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Posted in: Doctor's Orders
Doctor's Orders: Don't Hit the Panic Button
By The Doc
Dec 5, 2012 - 10:55:20 PM

Although it was not always the case, I have become a pretty even-keeled professional wrestling columnist. Once a "to conclusion" jumper, I would see a guy that I like lose a match on TV; I'd read reports about attitude problems backstage, uproar over a locker room rant by Vince McMahon, an injury update, or a ratings breakdown and get flustered by it, worrying for the WWE and its fan base that something awful might happen. As priorities change and life happens, such issues take on new perspectives. So, when I read that CM Punk was injured and that the Raw rating from Monday was a pretty abysmal 2.5, it did not really bother me.

On the injury front, I actually see a lot of positives in CM Punk skipping TLC to heal a surgically repaired meniscus. That is not an overly complicated injury to rehab, especially when the repair was performed by a world-renowned surgeon. He should be back on the road by mid-January and certainly ready to go for the Royal Rumble showdown with The Rock, during which I predict he will retain the WWE Championship (that column will come soon). To be able to bypass the non-kayfabe most dangerous match in the WWE is a blessing in disguise. It was going to be brutal to be in the ring with a guy like Ryback for 20-minutes with tables, ladders, and chairs at that beast’s disposal. Increasing his risk for injury for a title match against a guy with no shot at winning going into the most important stretch of the WWE season had always seemed questionable to me. PPVs like Over the Limit or Night of Champions are better suited for the Road to Wrestlemania than Elimination Chamber and TLC. So, I think Punk lucked out. He’ll get a chance to rest.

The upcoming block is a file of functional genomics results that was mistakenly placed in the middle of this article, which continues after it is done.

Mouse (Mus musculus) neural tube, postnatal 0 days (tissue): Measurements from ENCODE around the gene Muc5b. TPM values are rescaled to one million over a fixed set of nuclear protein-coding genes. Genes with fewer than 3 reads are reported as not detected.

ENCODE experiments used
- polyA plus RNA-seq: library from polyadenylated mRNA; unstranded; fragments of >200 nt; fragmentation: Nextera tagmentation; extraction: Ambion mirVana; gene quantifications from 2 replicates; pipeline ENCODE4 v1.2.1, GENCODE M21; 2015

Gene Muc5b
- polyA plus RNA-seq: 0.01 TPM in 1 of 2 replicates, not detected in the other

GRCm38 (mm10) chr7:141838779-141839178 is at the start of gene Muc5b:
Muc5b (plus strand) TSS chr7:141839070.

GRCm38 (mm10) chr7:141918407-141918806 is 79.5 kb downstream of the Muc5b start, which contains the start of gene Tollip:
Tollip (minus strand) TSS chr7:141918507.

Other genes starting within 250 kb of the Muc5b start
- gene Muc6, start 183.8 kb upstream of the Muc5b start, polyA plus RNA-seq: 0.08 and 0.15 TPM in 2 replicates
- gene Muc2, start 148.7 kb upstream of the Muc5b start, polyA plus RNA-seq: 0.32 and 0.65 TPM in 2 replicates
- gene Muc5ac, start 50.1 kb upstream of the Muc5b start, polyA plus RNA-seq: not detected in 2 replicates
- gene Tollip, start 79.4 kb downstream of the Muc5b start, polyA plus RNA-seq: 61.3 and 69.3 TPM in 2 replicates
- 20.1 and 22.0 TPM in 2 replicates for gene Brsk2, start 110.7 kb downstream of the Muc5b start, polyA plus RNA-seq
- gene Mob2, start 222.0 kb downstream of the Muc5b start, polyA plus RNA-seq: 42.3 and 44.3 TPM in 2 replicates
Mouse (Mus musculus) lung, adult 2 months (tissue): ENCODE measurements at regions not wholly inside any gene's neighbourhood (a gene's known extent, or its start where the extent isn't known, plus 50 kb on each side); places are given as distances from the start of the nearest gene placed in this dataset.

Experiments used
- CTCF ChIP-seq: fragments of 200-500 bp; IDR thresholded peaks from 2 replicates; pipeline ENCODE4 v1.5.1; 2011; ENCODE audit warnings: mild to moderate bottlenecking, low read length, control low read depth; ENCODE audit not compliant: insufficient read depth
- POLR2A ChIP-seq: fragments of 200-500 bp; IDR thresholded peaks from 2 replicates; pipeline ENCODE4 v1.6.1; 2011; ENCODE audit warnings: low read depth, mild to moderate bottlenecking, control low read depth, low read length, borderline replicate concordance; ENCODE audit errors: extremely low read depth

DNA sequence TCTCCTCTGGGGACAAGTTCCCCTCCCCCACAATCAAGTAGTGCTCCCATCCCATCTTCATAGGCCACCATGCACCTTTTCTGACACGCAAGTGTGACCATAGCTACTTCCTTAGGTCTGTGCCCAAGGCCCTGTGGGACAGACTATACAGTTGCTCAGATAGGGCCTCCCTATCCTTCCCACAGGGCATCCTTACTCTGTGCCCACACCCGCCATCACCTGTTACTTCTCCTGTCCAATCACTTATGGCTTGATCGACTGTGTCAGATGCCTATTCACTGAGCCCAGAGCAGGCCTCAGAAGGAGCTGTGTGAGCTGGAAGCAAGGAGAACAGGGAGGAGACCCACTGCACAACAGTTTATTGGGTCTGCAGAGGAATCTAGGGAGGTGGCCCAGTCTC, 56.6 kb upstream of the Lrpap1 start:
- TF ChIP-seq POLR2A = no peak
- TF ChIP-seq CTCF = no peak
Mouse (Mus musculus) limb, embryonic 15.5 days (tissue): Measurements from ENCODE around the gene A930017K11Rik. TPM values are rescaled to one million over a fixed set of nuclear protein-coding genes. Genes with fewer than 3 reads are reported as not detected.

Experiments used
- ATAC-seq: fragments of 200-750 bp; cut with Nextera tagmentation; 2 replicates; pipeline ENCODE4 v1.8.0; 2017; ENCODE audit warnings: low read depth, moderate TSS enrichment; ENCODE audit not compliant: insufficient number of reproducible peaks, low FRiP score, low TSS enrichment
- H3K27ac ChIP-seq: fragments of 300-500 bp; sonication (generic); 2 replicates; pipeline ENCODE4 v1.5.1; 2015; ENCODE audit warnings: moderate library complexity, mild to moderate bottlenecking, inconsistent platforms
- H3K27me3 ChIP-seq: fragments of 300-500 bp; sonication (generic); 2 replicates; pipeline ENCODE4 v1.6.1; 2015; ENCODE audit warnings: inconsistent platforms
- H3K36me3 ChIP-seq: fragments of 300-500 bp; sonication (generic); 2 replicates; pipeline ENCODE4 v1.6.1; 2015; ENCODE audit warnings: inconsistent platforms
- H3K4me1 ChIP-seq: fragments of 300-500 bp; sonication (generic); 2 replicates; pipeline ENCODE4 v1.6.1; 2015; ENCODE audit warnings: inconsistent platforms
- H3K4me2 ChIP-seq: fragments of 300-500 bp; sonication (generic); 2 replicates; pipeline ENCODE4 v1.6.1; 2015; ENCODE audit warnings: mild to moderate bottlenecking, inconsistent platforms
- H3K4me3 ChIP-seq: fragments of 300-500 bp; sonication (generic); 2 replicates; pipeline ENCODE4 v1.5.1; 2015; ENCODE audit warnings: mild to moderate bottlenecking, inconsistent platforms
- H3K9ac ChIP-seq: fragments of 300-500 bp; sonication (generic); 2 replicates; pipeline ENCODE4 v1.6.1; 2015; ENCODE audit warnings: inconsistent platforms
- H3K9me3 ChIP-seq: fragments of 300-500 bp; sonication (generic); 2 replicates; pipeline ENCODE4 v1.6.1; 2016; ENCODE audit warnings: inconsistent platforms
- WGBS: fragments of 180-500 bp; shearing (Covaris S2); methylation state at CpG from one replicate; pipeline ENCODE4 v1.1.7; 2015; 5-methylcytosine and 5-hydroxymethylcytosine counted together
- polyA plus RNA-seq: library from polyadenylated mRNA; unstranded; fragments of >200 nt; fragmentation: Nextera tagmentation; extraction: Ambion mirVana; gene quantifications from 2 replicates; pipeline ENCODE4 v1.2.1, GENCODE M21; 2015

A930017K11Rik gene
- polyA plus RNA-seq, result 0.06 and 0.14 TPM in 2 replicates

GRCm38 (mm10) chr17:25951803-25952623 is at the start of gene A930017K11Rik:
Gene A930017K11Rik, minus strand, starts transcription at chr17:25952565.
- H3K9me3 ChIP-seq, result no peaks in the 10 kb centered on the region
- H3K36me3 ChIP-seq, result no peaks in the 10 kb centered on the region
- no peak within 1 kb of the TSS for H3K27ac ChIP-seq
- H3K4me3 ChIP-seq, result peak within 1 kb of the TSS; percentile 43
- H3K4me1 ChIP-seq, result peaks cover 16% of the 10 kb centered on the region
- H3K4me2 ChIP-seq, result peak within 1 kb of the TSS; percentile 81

Consider, for a moment, that CM Punk is not a prescription drug taker. Neither am I. I have not had one in seven years (since I learned of something called iatrogenic death that is responsible for, according to Harvard’s Medical School, the third most deaths in the United States every year). I don’t recommend them for my patients unless absolutely necessary (and there are few instances where that would be the case). Without heavy painkillers, I would imagine that the Chicago Made star is in a chronic state of super ache. Having been there once upon a time, it would behoove him to rest. He’s been a constant on the road for a long time as the reigning, defending WWE Champion for the last year. I have no issue whatsoever with seeing the Shield step in and use a match that has made several new stars in years past to showcase their fresh faces on a main-event stage. Punk can come back refreshed and ready for The Road (to WM).